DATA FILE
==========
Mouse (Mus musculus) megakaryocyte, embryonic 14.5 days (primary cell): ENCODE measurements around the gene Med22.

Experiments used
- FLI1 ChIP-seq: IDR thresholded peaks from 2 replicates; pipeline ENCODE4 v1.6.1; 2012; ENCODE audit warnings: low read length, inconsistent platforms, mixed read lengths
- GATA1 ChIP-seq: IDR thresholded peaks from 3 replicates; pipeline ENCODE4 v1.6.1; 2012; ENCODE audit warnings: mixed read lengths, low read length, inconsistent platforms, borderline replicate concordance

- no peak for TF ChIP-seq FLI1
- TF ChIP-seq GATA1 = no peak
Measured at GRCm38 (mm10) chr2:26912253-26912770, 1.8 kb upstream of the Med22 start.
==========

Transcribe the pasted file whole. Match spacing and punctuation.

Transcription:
Mouse (Mus musculus) megakaryocyte, embryonic 14.5 days (primary cell): ENCODE measurements around the gene Med22.

Experiments used
- FLI1 ChIP-seq: IDR thresholded peaks from 2 replicates; pipeline ENCODE4 v1.6.1; 2012; ENCODE audit warnings: low read length, inconsistent platforms, mixed read lengths
- GATA1 ChIP-seq: IDR thresholded peaks from 3 replicates; pipeline ENCODE4 v1.6.1; 2012; ENCODE audit warnings: mixed read lengths, low read length, inconsistent platforms, borderline replicate concordance

- no peak for TF ChIP-seq FLI1
- TF ChIP-seq GATA1 = no peak
Measured at GRCm38 (mm10) chr2:26912253-26912770, 1.8 kb upstream of the Med22 start.